How did Joseph feel when he was sold into slavery when God was writing a chapter of rescue for His people?

Or how did Elizabeth feel during the MANY chapters of her life when she was barren when God was writing a chapter of preparation.

In Exodus 3:21 God says to his people in slavery (READ: crappy chapter!):

“I will make the Egyptians favorably disposed toward this people, so that when you leave you will not go empty-handed.”

But this promise isn’t fulfilled until Exodus 12:36! That’s chapters 4, 5, 6, 7, 8, 9, 10, and 11 that the Israelites had to trust that God was at work writing a redemptive story even though they couldn’t see it! They had to trust that even in the midst of harsh punishment and plagues and Pharaoh’s hard heart, God was at work. And they weren’t very good at it. Like you and I are often not very good at trusting that God is working in ways we can’t see.

God repeated His promises to the Israelites in Exodus 6, “but they did not listen to Him because of their discouragement and harsh labor.”

Sin is when we reject God’s script and try to write another one. We want to snatch the pen out of His hand and write ourselves out of a situation that God may be using for purposes we can’t see yet.

When we moved from Washington D.C. to Minneapolis, humanly speaking there was not enough time to sell our house in D.C. and close on one in our new state before John started work. We had two daughters under 3 years old, and I did not relish the idea of being a nomad wandering in the wilderness without a home (cue the violins). CLEARLY God needed my help with the script. I chose to snatch the pen away and try to write my own story.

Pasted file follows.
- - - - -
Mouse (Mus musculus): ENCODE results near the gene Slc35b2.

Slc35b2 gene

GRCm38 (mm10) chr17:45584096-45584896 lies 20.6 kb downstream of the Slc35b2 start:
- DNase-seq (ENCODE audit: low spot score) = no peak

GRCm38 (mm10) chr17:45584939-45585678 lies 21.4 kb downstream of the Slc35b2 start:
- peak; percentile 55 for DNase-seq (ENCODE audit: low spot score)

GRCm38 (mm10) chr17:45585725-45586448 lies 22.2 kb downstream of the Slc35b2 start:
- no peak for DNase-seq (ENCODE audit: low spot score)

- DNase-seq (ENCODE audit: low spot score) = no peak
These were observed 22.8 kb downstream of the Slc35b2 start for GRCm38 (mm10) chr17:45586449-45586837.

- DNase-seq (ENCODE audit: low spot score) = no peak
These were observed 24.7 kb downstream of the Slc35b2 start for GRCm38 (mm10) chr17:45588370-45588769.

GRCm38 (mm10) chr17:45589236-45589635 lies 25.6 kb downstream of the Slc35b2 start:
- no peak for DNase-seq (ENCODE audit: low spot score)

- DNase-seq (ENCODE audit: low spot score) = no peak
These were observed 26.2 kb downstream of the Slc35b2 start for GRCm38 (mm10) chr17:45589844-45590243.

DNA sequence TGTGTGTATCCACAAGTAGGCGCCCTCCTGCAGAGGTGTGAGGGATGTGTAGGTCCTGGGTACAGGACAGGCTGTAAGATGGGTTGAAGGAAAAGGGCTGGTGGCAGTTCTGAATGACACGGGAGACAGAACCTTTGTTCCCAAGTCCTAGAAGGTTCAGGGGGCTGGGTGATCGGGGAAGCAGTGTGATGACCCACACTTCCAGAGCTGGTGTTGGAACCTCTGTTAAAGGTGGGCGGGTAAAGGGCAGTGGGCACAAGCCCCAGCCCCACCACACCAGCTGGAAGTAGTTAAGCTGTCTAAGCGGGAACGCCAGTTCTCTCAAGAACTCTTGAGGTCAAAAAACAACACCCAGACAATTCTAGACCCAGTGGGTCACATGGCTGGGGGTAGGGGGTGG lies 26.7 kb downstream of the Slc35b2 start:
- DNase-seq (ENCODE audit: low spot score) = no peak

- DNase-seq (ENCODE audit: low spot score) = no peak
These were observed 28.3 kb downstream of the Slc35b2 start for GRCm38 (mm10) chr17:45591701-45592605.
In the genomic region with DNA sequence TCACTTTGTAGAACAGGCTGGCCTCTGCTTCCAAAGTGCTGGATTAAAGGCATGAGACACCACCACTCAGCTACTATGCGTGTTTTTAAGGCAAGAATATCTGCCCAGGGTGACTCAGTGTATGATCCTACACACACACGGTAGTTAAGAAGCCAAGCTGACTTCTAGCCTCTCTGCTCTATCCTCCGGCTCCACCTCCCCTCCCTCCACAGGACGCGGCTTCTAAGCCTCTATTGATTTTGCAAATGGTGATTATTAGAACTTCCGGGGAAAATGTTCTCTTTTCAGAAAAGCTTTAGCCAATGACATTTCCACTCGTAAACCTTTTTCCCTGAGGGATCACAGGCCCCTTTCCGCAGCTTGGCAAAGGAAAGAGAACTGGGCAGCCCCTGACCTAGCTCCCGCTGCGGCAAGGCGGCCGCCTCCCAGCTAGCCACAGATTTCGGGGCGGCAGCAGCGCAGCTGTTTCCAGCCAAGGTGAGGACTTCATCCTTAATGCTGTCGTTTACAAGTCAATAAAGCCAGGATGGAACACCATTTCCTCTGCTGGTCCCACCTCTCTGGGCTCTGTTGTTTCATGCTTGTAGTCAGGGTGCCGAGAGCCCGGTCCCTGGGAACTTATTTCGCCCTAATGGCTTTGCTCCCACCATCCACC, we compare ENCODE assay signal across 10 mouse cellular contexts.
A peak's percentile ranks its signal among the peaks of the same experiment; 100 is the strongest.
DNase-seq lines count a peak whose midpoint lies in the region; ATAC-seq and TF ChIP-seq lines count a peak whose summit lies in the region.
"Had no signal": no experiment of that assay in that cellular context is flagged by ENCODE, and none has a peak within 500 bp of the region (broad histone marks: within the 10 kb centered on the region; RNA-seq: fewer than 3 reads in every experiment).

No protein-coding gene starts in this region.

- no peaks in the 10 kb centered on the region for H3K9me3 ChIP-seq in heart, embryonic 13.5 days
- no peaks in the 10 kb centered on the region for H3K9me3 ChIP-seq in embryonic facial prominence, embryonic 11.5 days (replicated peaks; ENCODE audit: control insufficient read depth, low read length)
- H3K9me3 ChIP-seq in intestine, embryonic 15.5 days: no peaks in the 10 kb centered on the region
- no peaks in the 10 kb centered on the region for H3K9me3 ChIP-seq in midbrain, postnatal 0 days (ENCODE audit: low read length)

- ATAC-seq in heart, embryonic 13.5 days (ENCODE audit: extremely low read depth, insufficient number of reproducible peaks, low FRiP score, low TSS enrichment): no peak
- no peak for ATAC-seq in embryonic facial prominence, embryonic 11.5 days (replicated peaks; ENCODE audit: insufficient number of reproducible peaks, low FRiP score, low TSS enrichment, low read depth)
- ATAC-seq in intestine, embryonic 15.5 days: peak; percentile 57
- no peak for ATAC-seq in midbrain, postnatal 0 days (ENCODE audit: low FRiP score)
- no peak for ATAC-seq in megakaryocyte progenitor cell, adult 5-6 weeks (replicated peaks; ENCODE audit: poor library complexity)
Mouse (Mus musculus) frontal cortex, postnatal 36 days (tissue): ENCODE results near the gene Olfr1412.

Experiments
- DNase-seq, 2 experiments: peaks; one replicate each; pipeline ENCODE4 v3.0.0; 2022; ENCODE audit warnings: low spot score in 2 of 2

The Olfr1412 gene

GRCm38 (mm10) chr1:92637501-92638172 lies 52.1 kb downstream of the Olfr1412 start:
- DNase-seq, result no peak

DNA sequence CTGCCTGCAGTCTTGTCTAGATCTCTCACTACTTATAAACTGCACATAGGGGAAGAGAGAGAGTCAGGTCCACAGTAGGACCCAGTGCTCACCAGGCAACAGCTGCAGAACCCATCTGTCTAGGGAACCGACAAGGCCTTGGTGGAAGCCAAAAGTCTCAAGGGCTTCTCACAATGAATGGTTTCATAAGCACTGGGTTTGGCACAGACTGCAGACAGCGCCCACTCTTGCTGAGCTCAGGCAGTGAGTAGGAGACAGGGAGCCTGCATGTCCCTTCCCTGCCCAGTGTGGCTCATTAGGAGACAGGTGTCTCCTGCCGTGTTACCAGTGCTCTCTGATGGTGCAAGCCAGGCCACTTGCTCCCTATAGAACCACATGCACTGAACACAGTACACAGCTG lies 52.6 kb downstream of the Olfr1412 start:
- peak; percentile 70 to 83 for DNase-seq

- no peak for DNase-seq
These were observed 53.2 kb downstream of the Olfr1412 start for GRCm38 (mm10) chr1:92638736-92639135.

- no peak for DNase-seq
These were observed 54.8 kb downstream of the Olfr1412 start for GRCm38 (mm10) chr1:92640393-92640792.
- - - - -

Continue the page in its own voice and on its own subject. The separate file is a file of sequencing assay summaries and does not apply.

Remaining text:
And so I made an unethical choice. Before John had formally been offered the job, I whispered in the ear of a realtor friend that he could “unofficially” show our house on the DL while we were away in Minneapolis candidating.

When we arrived back in D.C. I called the realtor to ask if my plan had worked and he had a buyer. He said “Nope!”.

As soon as I hung up the phone, it rang. I picked it up and it was a different realtor who had no idea we were moving, but she had been in our house. She had a couple who had been looking for a home for a two years. She had described our house to them and they wanted to buy it sight unseen at asking price if we were willing to sell it.

And God said “HA!! I will ALWAYS be a better author than you. Trust me!”

If you’re living a chapter that seems like Egypt, seems impossible, it may be that you’re living Exodus 4-11, and like in chapter 12, a teacher recently pointed out to me that you won’t have to leave empty handed. Think about what you may be able to take with you from this chapter you’re living.


Who and Whose is Your Church?


You can just barely see me in the second row of this picture, taken at church yesterday. We celebrated the 60th anniversary of when believers first gathered on this corner of Minnesota in the midst of a farmland.